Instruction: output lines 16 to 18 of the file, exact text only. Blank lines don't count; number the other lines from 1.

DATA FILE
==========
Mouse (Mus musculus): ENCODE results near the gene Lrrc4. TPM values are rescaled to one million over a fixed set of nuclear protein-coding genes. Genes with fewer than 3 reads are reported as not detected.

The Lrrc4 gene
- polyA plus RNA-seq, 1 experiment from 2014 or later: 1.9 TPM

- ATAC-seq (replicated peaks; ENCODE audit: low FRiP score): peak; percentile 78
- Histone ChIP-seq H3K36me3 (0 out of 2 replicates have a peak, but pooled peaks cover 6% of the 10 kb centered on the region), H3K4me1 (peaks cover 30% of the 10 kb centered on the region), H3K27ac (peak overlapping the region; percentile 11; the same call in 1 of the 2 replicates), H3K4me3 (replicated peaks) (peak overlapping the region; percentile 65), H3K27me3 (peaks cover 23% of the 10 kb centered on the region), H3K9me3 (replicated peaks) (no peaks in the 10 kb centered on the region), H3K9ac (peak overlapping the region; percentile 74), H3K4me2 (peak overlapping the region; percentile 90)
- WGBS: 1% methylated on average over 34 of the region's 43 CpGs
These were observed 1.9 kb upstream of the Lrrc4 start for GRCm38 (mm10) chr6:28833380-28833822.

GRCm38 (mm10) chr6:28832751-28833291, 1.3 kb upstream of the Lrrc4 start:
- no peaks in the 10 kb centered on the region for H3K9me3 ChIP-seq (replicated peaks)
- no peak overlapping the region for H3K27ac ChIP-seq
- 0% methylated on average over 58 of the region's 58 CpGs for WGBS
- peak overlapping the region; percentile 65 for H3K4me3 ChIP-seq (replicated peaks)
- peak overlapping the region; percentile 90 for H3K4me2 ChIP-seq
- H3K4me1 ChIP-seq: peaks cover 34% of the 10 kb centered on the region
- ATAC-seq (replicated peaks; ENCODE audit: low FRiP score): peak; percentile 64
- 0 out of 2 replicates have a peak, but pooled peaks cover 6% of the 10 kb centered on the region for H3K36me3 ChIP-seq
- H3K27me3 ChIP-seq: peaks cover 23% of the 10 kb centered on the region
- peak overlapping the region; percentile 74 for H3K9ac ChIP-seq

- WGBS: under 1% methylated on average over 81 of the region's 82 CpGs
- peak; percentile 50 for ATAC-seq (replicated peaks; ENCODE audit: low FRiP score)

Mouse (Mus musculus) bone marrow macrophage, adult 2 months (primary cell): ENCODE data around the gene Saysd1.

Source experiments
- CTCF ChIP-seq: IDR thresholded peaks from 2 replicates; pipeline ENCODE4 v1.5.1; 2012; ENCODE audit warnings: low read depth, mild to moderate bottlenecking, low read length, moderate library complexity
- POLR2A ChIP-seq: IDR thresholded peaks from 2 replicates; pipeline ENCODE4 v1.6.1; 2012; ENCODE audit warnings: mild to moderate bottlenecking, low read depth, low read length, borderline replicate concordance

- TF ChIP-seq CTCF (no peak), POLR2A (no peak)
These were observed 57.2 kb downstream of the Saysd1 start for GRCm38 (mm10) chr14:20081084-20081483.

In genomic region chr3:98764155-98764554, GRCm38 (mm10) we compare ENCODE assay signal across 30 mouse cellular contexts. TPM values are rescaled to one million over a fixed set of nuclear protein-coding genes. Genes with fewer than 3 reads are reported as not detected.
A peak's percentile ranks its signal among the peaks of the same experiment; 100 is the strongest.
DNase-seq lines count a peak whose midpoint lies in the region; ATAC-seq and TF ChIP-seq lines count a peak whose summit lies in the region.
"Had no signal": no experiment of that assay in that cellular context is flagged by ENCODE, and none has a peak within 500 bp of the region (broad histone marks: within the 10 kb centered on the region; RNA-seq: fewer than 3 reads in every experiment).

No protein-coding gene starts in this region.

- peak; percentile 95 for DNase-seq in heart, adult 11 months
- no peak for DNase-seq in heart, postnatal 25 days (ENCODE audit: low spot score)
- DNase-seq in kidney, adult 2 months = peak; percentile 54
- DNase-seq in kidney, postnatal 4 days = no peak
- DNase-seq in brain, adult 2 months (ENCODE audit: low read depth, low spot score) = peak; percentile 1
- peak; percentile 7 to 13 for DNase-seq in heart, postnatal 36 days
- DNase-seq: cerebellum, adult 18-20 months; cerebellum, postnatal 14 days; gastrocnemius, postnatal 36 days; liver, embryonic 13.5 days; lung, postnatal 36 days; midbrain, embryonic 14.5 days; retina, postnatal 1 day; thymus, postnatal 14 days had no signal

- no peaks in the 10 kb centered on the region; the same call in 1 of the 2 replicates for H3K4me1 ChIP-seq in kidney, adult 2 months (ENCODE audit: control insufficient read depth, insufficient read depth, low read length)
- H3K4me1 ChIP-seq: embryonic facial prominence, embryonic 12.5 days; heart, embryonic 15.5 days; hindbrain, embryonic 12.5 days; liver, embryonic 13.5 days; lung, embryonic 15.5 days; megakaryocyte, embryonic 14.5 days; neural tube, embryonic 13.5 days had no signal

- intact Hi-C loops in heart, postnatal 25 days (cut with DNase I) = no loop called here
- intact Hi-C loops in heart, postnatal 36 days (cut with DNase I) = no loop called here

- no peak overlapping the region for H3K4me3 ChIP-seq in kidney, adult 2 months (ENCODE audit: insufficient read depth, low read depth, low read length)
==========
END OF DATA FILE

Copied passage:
- 0 out of 2 replicates have a peak, but pooled peaks cover 6% of the 10 kb centered on the region for H3K36me3 ChIP-seq
- H3K27me3 ChIP-seq: peaks cover 23% of the 10 kb centered on the region
- peak overlapping the region; percentile 74 for H3K9ac ChIP-seq